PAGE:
There are so many things to do in Somerset, but here are the top 10.
Climb the Tor
Visible from the festival site and for miles around, is Glastonbury Tor. As one of the most famous landmarks in Somerset, the Tor has crucial spiritual meaning, an intricate Pagan and early Christian history and links to the legend of King Arthur. Use the park and ride from Glastonbury town centre, which operates April-September.
Go to Glastonbury Festival
This five-day festival of leading rock and pop artists, contemporary performing arts, dance, comedy, circus and cabaret is the largest greenfield festival in the world. Held at Worthy Farm in Pilton and run mostly by local volunteers, it has something for everyone. If camping in fields crammed with thousands of colourful tents in the Glastonbury mud doesn’t appeal, why not book a traditional tipi, indulge in a glamping experience by hiring a luxury yurt or hire a motorhome? Tickets go on sale in October for the June festival, but be quick – the festival usually sells out in 30 minutes!
Worship at Wells Cathedral
Set in the medieval heart of England’s smallest city, Wells is the earliest English cathedral to be built in the Gothic style. Free scheduled daily tours are available all year round (except Sundays). The famous Wells clock – the second oldest clock mechanism in Britain, probably the world – is still in use. It has one of the largest collections of historic stained glass in the country. Listen to Wells Cathedral Choir – at the heart of the cathedral since AD 909.
Walk on Exmoor
The Exmoor National Park is an extensive, beautiful and peaceful area of wild countryside. With panoramic views, abundant wildlife and wild ponies, Exmoor draws tourists from near and far. Hire a cottage or stay in a quaint B&B and take time to explore this fantastic region. There are many rivers and deep wooded coombes on Exmoor where secretive red deer hide. Take a walk down one of hundreds of miles of footpaths and bridleways. You can shoot game, canoe or mountain bike to your heart’s content here.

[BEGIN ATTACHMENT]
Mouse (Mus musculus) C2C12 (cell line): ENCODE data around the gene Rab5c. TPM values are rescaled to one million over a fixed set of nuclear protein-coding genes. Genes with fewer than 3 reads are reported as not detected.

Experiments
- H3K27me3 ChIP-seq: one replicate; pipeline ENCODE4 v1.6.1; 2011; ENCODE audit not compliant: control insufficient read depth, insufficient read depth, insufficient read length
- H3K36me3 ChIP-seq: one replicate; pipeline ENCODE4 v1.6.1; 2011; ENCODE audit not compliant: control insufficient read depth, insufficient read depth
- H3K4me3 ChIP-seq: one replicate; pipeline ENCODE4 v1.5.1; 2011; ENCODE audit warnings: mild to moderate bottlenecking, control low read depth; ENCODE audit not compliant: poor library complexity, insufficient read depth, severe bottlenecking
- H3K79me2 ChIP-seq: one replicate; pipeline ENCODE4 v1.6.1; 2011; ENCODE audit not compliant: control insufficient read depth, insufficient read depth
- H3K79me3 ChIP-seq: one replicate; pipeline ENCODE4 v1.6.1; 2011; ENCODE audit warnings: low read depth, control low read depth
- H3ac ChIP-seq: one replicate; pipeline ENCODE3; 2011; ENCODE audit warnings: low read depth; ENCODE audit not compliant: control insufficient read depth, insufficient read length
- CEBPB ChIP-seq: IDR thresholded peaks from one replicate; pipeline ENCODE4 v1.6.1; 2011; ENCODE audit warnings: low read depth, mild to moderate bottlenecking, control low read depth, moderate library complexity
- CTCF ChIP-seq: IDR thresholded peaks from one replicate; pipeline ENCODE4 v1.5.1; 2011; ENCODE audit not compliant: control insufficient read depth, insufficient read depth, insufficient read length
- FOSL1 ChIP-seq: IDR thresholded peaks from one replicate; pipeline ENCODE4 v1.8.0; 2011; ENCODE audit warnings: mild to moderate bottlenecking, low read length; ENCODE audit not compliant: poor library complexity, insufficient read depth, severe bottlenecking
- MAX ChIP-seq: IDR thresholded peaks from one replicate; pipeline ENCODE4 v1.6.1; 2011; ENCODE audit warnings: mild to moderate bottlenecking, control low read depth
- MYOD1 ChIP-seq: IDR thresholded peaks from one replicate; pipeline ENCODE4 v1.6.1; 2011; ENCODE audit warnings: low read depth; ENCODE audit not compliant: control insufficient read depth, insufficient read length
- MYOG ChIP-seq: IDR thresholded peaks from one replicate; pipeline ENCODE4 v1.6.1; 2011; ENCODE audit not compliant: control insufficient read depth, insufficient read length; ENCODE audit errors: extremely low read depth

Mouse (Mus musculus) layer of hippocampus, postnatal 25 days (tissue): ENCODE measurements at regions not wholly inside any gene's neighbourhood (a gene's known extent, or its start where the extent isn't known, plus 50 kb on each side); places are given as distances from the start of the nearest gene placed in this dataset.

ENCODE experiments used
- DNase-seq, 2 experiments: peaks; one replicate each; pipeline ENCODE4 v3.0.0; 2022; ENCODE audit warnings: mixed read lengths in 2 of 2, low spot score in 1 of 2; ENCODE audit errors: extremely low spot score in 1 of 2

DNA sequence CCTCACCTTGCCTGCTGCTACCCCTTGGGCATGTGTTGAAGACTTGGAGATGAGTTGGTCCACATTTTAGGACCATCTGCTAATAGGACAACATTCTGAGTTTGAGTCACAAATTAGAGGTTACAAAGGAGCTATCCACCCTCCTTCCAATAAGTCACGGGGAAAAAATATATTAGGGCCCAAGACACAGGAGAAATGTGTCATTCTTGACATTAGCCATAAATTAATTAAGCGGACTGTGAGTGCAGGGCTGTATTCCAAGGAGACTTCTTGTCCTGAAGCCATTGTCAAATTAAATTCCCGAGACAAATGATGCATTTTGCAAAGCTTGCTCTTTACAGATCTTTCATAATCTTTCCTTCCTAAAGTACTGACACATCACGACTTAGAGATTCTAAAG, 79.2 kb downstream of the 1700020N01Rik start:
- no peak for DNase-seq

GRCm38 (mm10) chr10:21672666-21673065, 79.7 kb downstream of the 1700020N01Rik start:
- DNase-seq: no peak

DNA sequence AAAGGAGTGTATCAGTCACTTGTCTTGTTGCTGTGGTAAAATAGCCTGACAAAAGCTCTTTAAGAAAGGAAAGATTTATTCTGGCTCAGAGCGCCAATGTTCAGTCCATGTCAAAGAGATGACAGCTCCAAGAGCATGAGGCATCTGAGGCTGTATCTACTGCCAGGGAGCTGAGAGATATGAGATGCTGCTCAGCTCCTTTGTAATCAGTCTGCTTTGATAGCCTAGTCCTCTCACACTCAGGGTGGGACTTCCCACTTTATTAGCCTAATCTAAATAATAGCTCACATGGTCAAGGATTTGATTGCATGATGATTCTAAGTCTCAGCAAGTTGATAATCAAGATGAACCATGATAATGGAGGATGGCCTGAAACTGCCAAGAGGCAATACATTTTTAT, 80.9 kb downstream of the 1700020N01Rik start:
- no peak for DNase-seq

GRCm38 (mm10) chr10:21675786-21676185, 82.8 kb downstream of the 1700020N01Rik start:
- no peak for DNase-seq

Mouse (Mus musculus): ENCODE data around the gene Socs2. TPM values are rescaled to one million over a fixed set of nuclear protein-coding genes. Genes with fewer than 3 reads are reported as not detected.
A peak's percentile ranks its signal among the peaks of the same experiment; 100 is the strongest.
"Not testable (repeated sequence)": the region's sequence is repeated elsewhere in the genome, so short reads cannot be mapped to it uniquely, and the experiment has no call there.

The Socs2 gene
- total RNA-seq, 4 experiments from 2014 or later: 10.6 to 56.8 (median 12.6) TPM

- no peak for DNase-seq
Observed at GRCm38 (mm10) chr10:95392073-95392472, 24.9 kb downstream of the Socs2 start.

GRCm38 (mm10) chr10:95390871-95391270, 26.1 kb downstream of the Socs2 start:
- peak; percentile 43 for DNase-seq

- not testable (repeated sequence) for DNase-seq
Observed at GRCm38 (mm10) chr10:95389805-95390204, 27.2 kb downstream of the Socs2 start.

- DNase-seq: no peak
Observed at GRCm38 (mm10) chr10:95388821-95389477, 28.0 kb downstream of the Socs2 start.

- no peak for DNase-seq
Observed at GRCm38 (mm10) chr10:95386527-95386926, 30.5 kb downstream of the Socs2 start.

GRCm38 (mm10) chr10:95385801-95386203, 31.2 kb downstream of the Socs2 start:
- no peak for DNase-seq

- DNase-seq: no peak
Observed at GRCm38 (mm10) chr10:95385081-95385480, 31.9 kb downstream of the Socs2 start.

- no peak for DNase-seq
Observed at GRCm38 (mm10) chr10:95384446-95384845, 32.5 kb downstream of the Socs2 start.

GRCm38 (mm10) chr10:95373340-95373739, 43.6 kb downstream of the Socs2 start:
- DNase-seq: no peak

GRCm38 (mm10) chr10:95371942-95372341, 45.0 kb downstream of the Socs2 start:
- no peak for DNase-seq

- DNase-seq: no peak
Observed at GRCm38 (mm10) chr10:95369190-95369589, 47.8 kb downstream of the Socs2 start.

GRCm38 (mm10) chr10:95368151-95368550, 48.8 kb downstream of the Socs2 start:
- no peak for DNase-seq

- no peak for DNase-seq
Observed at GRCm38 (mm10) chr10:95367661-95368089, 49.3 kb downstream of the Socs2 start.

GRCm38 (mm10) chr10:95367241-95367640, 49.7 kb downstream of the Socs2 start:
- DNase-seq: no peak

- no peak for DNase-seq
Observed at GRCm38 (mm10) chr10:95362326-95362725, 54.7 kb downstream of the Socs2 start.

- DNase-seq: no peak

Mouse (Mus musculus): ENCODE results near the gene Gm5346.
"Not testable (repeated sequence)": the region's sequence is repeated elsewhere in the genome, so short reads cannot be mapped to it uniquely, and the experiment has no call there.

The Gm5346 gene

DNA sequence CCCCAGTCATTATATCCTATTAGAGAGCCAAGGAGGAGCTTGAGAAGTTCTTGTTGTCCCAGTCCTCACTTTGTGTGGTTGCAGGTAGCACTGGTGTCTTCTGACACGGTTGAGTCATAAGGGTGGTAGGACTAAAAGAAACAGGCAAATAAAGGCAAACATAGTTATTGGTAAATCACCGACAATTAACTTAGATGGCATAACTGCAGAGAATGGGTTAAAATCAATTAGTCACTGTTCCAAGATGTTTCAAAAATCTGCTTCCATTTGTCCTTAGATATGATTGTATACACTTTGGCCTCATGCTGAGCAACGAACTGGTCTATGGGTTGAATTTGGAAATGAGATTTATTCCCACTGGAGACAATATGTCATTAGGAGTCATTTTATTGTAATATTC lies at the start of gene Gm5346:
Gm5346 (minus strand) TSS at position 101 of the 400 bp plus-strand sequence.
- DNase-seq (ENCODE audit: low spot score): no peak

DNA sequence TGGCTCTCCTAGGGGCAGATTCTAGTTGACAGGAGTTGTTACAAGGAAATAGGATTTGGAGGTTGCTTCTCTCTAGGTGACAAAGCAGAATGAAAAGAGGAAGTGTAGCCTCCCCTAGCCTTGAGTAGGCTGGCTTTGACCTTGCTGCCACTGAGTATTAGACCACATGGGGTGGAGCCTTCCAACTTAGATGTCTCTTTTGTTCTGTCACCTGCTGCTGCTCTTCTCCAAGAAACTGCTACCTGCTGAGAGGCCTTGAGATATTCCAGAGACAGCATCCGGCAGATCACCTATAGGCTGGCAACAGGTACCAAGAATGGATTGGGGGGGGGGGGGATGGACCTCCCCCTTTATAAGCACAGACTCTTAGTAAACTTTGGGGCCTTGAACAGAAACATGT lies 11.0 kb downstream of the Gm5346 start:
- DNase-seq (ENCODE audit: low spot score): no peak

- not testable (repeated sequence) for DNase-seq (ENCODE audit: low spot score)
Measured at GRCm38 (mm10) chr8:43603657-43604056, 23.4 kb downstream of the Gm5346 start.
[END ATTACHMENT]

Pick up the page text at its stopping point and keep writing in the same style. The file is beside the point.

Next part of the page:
Climb Cheddar Gorge
Discover Beyond the View: a cinematic journey through the gorge with a 270-degree virtual tour, then enter the wonders of Gough’s Cave, visit the Museum of Prehistory and learn about early man in Dreamhunters at Cox’s Cave. Climb the 274 steps of Jacob’s Ladder to the Lookout Tower and enjoy the breathtaking views on the three-mile cliff-top walk. Make sure you take in the fantastic array of local shops, tea rooms and Cheddar cheese-making demonstrations.
You can’t visit Somerset without tasting the drink it is famous for. Thatchers Cider has been recognised for its excellence in apple orcharding in the UK Grower Awards 2015. Join one of their tours and enjoy “What cider’s supposed to taste like”. Visit Wilkins Cider Farm, near Wedmore (Mudgley’s to locals), and sample Roger Wilkins’s famous farmhouse scrumpy, together with mouth-watering local cheeses and pickles for an authentic Somerset experience.
Priddy Folk Festival
Held the second week of every July, Priddy Folk Festival is run by the volunteers of Priddy Charity Trust. Three venues provide nine concerts, two ceilidhs and the acclaimed Late Night Dance. Open-mic sessions give new talent an opportunity while local musicians perform in Priddy’s two pubs. Alongside this is a Dance and Children’s Festival, craft fair and an appetising mix of scrumpy cider, real ales and locally-sourced food together with on-site camping and a large parking field.
Delve deep in Wookey Hole
After a guided tour of Britain’s most stunning show caves, meet the Witch of Wookey, marvel at the Valley of Dinosaurs, wander around the 19th-century paper mill, Victorian penny arcade, magical mirror maze and cave museum. For children, there’s a pirate zap zone and soft play. Don’t miss out on Wookey Hole’s very own circus, Pirate crazy golf and 4D cinema. One day here is not enough, but you can also book a mini-break package at their hotel.
Watch the Somerset carnivals
The main Somerset carnivals in November are one of the largest illuminated processions in the world. Local towns of Bridgwater, Burnham-on-Sea, Glastonbury, North Petherton, Shepton Mallet, Wells, and Weston-Super-Mare attract thousands of revellers. Each town comes alive at night to host a spectacular procession of intricately-designed floats, up to 100ft long, lit by 20-30,000 light bulbs. The carnival is free, but all donations go to local charities.
Take a ride at Bridgwater Fair
This historic traditional fair, which dates back to 1249, is hosted annually in September on St Matthews Field. It’s the largest fair in the south west with roughly 40,000 visitors. The fun fair stretches as far as the eye can see with try-your-luck stalls and scream-worthy rides. The street market sells delicious hot food, from freshly-griddled Welsh cakes to Thai noodles, abundant confectionery, clothing, homewares and unusual gifts.
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